11. I understand the story of this kid broke a great number of years ago but have not heard much more since then or even if this story was true or not. Might be old news but I'm new to the writings and philosophy of Ayn Rand and was curious to get an Objectivist's take on it. Found this posted on another forum...

    "There's a young student at this university," neurologist

    Professor John Lorber of Sheffield University told Science magazine in December 1980, "who has an IQ of 126, has gained a first-class honours degree in mathematics, and is socially completely normal. And yet the boy has virtually no brain.

    A scan revealed that the student had only 1mm of brain tissue lining the inside of his skull - fluid filled the area where the rest of his brain should have been. His was an extreme case of hydrocephalus, or "water on the brain", whereby cerebrospinal fluid fills the brain instead of circulating around it. Most sufferers can lead normal lives if regularly treated.

    But if he had no brain, where was his mind? Similar questions are raised by cases of "transplant memories". In 1988, Claire Sylvia received a heart and double-lung transplant. After the operation, she underwent some apparent personality changes: she began to have unusual (for her) cravings for beer, green peppers and chicken nuggets; she dreamed about beautiful women and experienced homosexual urges. She also dreamed of meetings with a young man called Tim.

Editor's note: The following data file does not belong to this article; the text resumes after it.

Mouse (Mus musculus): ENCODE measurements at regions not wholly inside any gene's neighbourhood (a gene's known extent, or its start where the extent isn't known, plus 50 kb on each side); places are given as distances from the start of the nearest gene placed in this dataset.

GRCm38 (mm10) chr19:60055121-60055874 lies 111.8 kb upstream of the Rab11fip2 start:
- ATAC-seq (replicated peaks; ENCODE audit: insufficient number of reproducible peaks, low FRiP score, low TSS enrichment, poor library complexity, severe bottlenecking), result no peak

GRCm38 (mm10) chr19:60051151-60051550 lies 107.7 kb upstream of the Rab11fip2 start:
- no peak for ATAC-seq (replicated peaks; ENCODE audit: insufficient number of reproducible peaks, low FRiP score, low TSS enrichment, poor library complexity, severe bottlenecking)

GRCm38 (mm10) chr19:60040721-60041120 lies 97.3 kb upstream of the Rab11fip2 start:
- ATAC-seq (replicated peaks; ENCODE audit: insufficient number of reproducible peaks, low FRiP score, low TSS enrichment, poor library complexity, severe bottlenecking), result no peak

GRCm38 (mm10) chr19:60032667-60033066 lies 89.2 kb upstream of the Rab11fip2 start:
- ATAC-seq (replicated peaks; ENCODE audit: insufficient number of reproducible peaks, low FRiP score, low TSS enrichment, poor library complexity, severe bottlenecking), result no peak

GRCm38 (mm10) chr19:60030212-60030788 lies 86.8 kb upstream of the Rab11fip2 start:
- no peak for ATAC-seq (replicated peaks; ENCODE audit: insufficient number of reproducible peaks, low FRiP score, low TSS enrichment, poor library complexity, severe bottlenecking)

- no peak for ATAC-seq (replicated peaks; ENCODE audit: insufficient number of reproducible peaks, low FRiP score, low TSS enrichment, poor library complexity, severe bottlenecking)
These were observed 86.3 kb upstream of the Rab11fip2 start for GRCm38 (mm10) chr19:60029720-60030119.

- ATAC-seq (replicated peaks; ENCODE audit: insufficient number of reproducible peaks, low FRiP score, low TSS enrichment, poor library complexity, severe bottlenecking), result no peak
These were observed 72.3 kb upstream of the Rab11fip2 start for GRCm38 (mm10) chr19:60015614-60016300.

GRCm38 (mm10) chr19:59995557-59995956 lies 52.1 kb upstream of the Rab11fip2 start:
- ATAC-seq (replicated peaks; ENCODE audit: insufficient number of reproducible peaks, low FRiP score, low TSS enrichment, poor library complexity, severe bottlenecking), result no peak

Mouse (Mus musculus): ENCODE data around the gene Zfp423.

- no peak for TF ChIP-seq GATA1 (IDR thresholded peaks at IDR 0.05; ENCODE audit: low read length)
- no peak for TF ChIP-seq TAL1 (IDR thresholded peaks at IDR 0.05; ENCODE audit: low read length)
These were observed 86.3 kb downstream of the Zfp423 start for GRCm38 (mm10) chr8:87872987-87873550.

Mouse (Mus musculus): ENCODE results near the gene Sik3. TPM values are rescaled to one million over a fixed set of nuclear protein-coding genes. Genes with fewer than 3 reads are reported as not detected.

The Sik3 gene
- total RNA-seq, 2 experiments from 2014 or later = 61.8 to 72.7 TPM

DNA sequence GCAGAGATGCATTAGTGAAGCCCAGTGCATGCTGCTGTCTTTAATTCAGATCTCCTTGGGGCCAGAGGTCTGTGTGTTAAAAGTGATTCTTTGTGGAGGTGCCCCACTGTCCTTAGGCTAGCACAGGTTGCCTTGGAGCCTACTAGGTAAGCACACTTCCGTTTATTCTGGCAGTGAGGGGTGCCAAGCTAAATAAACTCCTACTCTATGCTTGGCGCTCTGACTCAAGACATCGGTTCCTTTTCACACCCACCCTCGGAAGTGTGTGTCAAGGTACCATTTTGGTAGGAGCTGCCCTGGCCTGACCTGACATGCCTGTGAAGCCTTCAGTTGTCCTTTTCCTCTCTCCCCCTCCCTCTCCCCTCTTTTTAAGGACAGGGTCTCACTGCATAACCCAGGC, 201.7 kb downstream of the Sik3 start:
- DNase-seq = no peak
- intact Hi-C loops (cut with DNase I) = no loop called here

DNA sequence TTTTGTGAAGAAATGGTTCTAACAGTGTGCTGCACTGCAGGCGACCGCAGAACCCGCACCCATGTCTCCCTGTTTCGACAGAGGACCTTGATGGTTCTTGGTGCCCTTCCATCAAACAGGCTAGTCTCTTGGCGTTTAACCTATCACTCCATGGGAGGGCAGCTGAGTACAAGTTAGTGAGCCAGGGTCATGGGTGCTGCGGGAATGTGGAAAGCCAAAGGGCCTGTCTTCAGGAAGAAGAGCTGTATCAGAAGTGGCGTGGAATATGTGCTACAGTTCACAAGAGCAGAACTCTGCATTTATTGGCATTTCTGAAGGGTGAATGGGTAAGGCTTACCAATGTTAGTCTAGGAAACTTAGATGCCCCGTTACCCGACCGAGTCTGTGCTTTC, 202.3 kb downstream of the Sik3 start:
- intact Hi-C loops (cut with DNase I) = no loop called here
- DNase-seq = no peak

Alarmed, Sylvia sought out her donor's family and discovered that her new organs had belonged to an 18-year-old boy, called Tim. Tim had a penchant for the same foods she was craving - he was eating chicken nuggets when he died - and Sylvia felt he was the boy in her dreams.

    In the 19th century, German anatomist Leopold Auerbach observed a complex network of nerve cells in the human digestive tract. This nerve bundle, a "second brain" containing more nerve cells than the spinal cord, was recently rediscovered by Michael Gershon at Columbia University. Professor Wolfgang Prinz in Munich has also studied this, and thinks it could govern some of our emotional and physical responses to thoughts and events - hence, perhaps, "gut feelings".

    Georgetown University's Dr Candace Pert has suggested that neuropeptides are linked to our sense of self. These chemicals, found in all our major organs and muscles, enable communication between the mind and body. Pert's theory is that they also carry our emotions and our memories. Is consciousness diffused throughout the body with them?"

    Also found this....

    http://www.flatrock.org.nz/topics/science/...y_necessary.htm